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Monday, October 5, 2009

Transparent Animals - The Japanese transparent frog Info and Photo Gallery Pics - Animals Zoo Park

Transparent Animals - A glass frog (Centrolene grandisonae)

The Japanese transparent frog
Transparent Animals - The Japanese transparent frog

This newly engineered amphibian could save thousands of frogs from massacre worldwide, no matter if for dissections in biology classes or medical research. A Japanese team succeeded in producing see-through frogs, so you can see their organs, blood vessels and eggs without the need of removing skin and muscles.

"You can see through the skin how organs grow, how cancer starts and develops," said the lead researcher Masayuki Sumida, professor at the Institute for Amphibian Biology of Hiroshima University.

"You can watch organs of the same frog over its entire life as you don't have to dissect it. The researcher can also observe how toxins affect bones, livers and other organs at lower costs," Sumida told AFP.

Animal rights activists are already increasingly making pressures regarding humane alternatives for dissections, like computer simulations.

In nature, there are also some small see-through fish, like glassy fish of the family Ambassidae or the glass catfish of the Kryptopterus genus (both groups from southern Asia), and even semitransparent frogs, the glass frogs of the Cemtrolenidae family, found in tropical America and closely related to tree frogs.

The new transparent frog was obtained from Japanese brown frogs (Rana japonica), whose backs are normally ochre or brown. Two types of recessive genes produce the lack of coloration.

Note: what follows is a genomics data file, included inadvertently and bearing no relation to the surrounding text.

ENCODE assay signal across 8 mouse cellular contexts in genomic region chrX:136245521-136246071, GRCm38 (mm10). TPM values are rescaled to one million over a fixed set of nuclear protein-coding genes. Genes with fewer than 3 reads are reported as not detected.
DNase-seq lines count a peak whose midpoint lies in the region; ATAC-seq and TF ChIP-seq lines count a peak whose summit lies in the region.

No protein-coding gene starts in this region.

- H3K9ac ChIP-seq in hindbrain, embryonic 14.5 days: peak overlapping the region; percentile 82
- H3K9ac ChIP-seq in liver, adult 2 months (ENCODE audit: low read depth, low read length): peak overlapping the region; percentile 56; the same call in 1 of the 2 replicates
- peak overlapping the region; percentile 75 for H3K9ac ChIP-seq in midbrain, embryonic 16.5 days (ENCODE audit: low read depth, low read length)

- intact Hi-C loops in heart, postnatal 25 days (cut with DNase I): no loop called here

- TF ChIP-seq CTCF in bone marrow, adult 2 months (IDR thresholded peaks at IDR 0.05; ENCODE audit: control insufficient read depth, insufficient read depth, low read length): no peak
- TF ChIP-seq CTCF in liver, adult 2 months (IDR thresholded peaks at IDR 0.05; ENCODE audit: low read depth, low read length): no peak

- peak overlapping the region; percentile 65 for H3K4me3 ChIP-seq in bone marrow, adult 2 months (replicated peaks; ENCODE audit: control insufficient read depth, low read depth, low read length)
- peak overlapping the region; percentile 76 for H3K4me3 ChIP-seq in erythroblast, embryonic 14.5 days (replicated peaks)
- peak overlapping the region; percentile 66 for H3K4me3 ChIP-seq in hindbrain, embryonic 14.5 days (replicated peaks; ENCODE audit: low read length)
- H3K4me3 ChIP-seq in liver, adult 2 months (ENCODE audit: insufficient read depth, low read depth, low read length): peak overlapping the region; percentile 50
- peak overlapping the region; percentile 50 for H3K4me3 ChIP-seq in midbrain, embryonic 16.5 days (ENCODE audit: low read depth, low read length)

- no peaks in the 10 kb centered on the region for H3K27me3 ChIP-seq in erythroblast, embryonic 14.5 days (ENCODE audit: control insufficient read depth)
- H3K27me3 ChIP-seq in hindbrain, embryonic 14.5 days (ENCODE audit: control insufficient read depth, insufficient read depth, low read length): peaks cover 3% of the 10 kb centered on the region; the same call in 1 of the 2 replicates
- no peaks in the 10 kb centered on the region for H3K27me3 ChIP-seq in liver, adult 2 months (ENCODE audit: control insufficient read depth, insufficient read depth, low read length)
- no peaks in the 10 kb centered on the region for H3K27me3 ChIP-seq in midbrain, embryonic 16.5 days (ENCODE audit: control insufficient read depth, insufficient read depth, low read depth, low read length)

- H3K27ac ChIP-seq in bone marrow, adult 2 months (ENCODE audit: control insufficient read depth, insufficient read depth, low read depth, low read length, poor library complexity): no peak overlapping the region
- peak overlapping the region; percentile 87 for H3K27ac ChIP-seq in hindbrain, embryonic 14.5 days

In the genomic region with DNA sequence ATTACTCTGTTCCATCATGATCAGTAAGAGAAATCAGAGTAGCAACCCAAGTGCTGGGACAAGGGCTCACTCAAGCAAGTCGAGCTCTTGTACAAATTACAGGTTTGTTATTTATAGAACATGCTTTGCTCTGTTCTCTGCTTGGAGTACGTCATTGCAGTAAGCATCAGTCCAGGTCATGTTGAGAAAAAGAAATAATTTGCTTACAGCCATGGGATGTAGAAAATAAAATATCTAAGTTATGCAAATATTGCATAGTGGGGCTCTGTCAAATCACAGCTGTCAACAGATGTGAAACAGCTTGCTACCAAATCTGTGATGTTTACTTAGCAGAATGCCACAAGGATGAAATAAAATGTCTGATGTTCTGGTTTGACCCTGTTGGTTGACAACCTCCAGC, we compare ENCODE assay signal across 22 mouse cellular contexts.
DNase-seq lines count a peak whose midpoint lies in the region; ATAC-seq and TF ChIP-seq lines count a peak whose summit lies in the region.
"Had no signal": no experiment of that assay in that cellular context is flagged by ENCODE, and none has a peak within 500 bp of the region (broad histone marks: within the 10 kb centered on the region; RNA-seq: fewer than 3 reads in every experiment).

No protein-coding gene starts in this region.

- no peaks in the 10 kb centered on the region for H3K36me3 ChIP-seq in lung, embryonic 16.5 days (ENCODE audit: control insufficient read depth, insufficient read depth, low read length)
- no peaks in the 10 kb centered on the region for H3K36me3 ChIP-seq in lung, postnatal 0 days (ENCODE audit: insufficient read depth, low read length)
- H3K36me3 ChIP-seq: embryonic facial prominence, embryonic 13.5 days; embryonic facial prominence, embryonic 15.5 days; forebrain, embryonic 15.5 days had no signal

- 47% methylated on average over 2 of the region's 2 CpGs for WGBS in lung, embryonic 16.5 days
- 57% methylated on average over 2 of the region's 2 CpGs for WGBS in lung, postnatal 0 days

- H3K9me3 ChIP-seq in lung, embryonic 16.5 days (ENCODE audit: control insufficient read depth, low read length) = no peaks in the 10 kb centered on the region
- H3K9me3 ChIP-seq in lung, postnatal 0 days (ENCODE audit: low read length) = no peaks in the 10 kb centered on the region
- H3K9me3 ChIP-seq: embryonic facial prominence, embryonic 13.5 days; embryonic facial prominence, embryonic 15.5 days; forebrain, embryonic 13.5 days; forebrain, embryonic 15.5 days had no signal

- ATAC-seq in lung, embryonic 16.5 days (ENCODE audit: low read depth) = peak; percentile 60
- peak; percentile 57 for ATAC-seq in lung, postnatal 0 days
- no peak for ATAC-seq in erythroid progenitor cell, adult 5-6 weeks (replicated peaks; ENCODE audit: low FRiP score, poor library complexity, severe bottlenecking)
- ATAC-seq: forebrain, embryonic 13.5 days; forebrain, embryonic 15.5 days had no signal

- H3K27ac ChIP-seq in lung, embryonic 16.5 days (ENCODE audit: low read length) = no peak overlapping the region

Sumida's team bred two frogs carrying recessive genes through artificial insemination and the first generation looked normal as the colorless genes were masked by normal color genes. But when the hybrids where interbred, they produced frogs with transparent skin from the tadpole stage, in a ratio of 1:16 (from 16 eggs, one produced a transparent frog).

"You can see dramatic changes of organs when tadpoles mutate into frogs. Such frogs could theoretically exist in the wild but it is "virtually impossible" they would naturally inherit so many recessive genes," Sumida said.

The transparent frogs are fertile, producing only transparent frogs when interbred, but the offspring of their offspring die soon after hatching.
"As they have two sets of recessive genes, something wrong must kick in and kill them," Sumida said.

"Researchers could also inject into the transparent frogs an illuminating protein attached to a gene, which would light up the gene once it manifests -- for example, showing at what stage cancer starts. It would be unrealistic to apply the same method to mammals such as mice as their skin structure is different." said Sumida.

The new frog is the first four-legged transparent animal created by scientists. Information Courtesy By

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